Aside from single herder men struggling to find wives, married herder couples often do not have a happy ending either. According to the Mongolian Law on Primary and Secondary Education (2002), all children have to have 12 years of education. This law, while well-intended in attempting to match the country’s education system to international standards, puts additional pressure on the traditional herding lifestyle, which requires frequent seasonal movements. Rural Mongolians often live very far from each other and schools are only available in the soum centres and thus very hard to reach for many people. Therefore, many married herder couples feel pressured to live apart for most of the year, so that women can accompany their children to school in the soum centre. Schooling now starts at the age of 6 and mothers often stay in town with their children until they reach the age of 17.

We met with Mr. Bold, who stays home alone herding for at least 10 months every year while his partner stays in the soum centre looking after their children throughout the academic year. Herding is already hard work, and now he has to do both inside and outside work alone. He struggles to keep livestock herding alive as it is is the family’s sole income source. When we visited him, he looked like he had lost hope - his home was messy and cold and there was no sign of a fire having been made to cook food on or heat his yurt (Ger). He said, “home is not so much of a home when my partner is not around…I am just a cash maker”. We often see men in cold homes, barely cooking for themselves and looking dull, with a ‘just hanging in there’ look on their faces. Many also turn to drinking alcohol, contributing to Mongolia’s worryingly high rates of alcoholism.

So on one side, we find rural herder men, either living at home alone when their wives stay in the soum centre with their children, or struggling even to find wives. But what about the other side – the women who end up in the urban areas?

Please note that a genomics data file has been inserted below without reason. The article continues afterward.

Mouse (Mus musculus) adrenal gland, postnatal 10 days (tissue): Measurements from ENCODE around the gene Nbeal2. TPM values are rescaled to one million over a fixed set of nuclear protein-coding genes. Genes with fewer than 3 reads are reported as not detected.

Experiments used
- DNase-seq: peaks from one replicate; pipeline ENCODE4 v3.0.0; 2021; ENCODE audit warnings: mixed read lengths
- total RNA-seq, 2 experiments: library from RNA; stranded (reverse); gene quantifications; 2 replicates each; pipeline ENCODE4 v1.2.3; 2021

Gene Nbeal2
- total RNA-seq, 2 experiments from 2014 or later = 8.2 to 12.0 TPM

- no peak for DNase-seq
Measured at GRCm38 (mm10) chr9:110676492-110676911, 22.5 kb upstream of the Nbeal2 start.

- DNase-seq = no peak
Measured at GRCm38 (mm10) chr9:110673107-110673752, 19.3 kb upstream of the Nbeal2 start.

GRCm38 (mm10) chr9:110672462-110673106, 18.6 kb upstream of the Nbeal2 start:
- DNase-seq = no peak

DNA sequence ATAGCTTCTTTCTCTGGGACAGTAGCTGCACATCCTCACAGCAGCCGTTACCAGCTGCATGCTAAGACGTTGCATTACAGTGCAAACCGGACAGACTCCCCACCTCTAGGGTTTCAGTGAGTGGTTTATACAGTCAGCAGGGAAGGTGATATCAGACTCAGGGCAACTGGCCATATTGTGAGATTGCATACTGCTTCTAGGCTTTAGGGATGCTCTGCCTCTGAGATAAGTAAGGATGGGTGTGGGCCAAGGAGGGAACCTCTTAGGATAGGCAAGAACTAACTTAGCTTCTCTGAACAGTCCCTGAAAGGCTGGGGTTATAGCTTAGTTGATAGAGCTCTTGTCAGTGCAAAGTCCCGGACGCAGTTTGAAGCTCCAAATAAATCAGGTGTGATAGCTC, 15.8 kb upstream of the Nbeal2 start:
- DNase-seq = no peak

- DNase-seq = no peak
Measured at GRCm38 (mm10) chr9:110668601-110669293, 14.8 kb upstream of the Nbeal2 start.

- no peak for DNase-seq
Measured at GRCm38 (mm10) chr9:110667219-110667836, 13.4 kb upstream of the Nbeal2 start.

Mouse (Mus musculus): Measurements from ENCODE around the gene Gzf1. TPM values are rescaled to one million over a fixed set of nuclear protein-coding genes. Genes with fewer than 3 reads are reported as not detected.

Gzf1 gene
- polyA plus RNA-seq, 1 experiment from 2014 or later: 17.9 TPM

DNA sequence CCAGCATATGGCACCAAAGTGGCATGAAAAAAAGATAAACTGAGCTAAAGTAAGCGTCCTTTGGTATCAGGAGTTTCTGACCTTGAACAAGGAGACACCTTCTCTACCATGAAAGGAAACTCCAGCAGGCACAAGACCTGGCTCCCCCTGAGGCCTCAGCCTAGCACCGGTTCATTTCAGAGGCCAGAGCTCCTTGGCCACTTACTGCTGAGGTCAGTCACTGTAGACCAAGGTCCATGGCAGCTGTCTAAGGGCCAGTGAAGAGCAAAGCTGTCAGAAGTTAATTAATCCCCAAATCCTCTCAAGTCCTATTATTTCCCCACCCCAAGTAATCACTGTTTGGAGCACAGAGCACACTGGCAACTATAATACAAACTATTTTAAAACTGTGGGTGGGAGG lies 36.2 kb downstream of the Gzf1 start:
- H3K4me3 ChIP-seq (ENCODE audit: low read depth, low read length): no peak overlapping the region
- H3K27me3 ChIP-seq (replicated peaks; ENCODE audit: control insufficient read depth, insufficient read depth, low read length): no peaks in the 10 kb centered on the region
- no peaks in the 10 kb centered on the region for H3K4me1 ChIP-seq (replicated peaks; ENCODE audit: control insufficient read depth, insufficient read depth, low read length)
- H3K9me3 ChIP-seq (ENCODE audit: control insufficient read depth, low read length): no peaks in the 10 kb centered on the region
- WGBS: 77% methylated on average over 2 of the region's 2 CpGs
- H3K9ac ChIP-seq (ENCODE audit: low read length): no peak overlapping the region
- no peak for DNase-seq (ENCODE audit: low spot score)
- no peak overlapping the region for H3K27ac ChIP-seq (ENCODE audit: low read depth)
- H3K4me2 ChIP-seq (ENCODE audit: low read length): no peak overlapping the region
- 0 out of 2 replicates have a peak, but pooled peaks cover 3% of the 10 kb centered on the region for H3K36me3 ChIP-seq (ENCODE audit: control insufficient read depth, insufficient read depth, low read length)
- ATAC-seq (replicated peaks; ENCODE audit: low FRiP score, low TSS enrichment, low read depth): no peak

In one interview our team carried out, a male herder said that girls who went to universities in the capital city mostly ended up as waitresses or shopkeepers after their graduation. One would imagine that not every girl who goes to the city for a better life can be successful, as life in the city can be brutal and not as good as she would have hoped for.  

Our capital city –Ulaanbaatar - suffers from many of its own problems, such as being overcrowded and forced to accommodate two-thirds of the population of Mongolia in an area that occupies only 0.3 % of the whole land of the country.

The issues I describe here may be contributing to the root causes of bigger social problems in the capital. Girls can become vulnerable to prostitution and human trafficking in Ulaanbaatar, if they can’t find a safe way to stay. Some succeed in their education and careers, yet find it hard to get a husband as educated women far outnumber men in the capital, as the UK’s Guardian newspaper has described.

During our in-depth fieldwork with WOLTS in three different regions of Mongolia, we have come across these issues of split families and left-behind herder men again and again. This is why we want to raise our voices about this. Attention needs urgently to be paid by all Mongolians and all friends of Mongolia, before our Nomadic Mongol identity and traditional pastoral way of life are destroyed.


The author Lkhamaa Dulam is co-founder and President of the Mongolian NGO People Centered Conservation (PCC) and a senior team member of the global Women’s Land Tenure Security (WOLTS) project.

 

[1] The names in the article are not the people’s real names.

[2] A soum is an administrative unit that can be roughly translated as a district.

[3] This article is based on the author’s experiences during fieldwork with the long-term action-oriented global Women’s Land Tenure Security (WOLTS) project, which is a collaboration between Mokoro Ltd (UK), PCC (Mongolia) and HakiMadini (Tanzania). See http://mokoro.co.uk/project/womens-land-tenure-security-project-wolts/.